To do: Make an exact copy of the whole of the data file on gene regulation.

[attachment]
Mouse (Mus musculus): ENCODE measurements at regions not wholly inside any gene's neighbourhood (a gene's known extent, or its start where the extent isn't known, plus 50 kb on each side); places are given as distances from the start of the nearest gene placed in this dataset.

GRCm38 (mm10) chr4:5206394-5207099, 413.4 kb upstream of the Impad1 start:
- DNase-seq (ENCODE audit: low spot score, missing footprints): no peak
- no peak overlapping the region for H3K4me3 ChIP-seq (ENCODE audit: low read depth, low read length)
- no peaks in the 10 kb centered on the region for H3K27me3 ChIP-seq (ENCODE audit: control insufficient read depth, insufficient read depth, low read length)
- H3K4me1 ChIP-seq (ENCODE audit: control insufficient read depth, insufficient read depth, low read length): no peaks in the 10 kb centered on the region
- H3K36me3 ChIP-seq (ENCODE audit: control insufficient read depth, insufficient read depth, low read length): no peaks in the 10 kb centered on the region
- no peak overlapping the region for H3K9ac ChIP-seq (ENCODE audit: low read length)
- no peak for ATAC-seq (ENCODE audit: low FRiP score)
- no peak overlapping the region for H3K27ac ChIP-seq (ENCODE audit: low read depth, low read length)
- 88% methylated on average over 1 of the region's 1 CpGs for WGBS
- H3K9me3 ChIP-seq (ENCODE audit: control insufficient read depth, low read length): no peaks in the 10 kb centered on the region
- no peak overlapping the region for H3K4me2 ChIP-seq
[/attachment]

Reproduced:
Mouse (Mus musculus): ENCODE measurements at regions not wholly inside any gene's neighbourhood (a gene's known extent, or its start where the extent isn't known, plus 50 kb on each side); places are given as distances from the start of the nearest gene placed in this dataset.

GRCm38 (mm10) chr4:5206394-5207099, 413.4 kb upstream of the Impad1 start:
- DNase-seq (ENCODE audit: low spot score, missing footprints): no peak
- no peak overlapping the region for H3K4me3 ChIP-seq (ENCODE audit: low read depth, low read length)
- no peaks in the 10 kb centered on the region for H3K27me3 ChIP-seq (ENCODE audit: control insufficient read depth, insufficient read depth, low read length)
- H3K4me1 ChIP-seq (ENCODE audit: control insufficient read depth, insufficient read depth, low read length): no peaks in the 10 kb centered on the region
- H3K36me3 ChIP-seq (ENCODE audit: control insufficient read depth, insufficient read depth, low read length): no peaks in the 10 kb centered on the region
- no peak overlapping the region for H3K9ac ChIP-seq (ENCODE audit: low read length)
- no peak for ATAC-seq (ENCODE audit: low FRiP score)
- no peak overlapping the region for H3K27ac ChIP-seq (ENCODE audit: low read depth, low read length)
- 88% methylated on average over 1 of the region's 1 CpGs for WGBS
- H3K9me3 ChIP-seq (ENCODE audit: control insufficient read depth, low read length): no peaks in the 10 kb centered on the region
- no peak overlapping the region for H3K4me2 ChIP-seq